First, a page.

Small Business Spotlight: Social media keeping small businesses alive during pandemic

Small Business Spotlight

The last few months have been rough on small businesses to say the least. Many have had to step outside their comfort zone and reinvent themselves to survive.

“We were having the best year ever. And then the week before the official shutdown happened, things slowed up, and then it was–boom–we were done,” said Carol Cook.

Now that stores are able to have customers inside again, Carol Cook with Coco’s Corner in Greensboro, says it’s like starting from scratch. Every single customer is important.

Like so many other businesses, Coco’s Corner had to be proactive to reach customers during the COVID-19 shutdown. The store was already active on social media, but they stepped their game up.

“We tripled our social media posts,” Carol said. “We posted on Instagram. We posted on Facebook. We texted some of our customers with pictures of items we think they might like. We encouraged people to call the store to purchase over the phone. We did curbside pickup.”

Even selling more on eBay as well. Carol says that effort resulted in more than 300 new Instagram followers, and new online customers from as far away as Michigan and Florida.

“It’s easy to build a following,” Lisa Hazlett said. “It’s easy to build a client base through social media. The hardest issue is determining which social media platform is best for your business. They’re not all created equal. They don’t all have the same demographic.”

Hazlett is the director of communications for the Nussbaum Center for Entrepreneurship. It’s Greensboro’s small business incubator where they help build small businesses and reduce small business failure.

She says the biggest mistake and challenge for small business owners is messaging.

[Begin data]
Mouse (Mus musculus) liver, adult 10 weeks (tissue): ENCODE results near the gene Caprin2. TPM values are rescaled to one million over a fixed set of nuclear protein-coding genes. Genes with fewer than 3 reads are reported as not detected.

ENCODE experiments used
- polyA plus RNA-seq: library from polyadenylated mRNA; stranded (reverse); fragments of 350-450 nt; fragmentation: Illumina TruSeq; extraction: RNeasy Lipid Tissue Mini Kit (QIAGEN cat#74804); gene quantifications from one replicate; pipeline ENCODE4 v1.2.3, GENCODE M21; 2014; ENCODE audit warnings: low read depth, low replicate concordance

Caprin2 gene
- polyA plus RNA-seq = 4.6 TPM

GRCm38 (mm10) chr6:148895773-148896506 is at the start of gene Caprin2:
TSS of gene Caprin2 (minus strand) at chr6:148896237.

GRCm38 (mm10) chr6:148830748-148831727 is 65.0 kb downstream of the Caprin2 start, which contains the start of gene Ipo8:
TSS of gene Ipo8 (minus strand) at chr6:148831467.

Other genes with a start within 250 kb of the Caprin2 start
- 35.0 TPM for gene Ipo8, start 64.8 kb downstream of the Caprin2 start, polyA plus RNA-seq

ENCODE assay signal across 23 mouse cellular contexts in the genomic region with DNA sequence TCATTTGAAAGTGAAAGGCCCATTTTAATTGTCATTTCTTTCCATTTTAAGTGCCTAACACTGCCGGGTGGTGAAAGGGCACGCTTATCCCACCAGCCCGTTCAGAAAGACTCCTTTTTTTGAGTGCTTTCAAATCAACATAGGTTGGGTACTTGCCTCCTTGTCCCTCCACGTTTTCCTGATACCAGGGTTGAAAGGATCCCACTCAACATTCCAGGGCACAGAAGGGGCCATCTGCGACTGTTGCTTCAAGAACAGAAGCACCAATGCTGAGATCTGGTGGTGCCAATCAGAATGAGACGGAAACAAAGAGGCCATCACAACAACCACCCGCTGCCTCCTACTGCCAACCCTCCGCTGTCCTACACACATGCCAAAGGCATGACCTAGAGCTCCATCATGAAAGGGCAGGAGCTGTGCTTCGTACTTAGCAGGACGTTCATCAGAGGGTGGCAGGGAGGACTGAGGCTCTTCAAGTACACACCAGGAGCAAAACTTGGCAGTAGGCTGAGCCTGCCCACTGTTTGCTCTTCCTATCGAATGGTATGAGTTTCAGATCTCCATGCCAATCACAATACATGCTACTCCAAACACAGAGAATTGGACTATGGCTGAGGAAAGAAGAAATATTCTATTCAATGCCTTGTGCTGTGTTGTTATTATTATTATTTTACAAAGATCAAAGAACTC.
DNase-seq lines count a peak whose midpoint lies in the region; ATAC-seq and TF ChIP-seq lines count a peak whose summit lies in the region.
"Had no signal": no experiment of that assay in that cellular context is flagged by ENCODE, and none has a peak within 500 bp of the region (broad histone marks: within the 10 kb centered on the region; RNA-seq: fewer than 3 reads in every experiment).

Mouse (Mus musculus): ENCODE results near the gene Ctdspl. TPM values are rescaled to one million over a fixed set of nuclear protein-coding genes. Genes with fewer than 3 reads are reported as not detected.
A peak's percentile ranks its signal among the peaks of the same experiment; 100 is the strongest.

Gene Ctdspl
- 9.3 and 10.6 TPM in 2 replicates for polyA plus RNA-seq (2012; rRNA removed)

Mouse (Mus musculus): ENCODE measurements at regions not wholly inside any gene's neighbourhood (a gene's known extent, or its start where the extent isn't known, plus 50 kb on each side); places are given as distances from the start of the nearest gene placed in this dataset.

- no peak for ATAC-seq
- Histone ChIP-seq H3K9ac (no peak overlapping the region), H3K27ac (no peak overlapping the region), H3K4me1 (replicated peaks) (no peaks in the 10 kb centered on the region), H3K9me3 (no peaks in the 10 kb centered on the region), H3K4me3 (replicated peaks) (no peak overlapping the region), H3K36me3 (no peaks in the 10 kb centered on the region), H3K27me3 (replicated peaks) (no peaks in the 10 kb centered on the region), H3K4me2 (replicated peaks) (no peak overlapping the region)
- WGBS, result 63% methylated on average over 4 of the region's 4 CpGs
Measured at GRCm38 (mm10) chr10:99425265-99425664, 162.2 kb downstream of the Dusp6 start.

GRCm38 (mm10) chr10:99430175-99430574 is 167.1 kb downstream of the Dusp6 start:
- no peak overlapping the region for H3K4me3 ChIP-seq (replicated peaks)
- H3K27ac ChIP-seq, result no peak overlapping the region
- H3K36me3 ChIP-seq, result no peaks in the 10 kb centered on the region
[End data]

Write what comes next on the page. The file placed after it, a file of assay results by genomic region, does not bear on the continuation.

“Too often businesses focus on themselves in the messaging as opposed to focusing on the customer in the messaging,” Hazlett said. “Sometimes businesses will be marketing what they think is important as opposed to what their customer thinks is important. So, you have to make sure you’re selling what people are buying.”

Whether you’ve been around for a while like Coco’s Corner or you’re one of the new kids on the block that opened during the pandemic like one you saw recently on FOX8 – Feeling My Wear in High Point — Hazlett says your social media presence can make or break your business.

“Everything sells better with a picture. That’s number one. Even if it’s not a pic of your product, pics of happy smiling faces sell products,” Hazlett said.

Carol says it’s more important then ever because that’s what’s going to drive people into the store.

Lisa Hazlett says social media may be even more important than a website. But you still want to make sure the website is current. She says the most important things to make clear on your site are what you do, and how they can do business with you.

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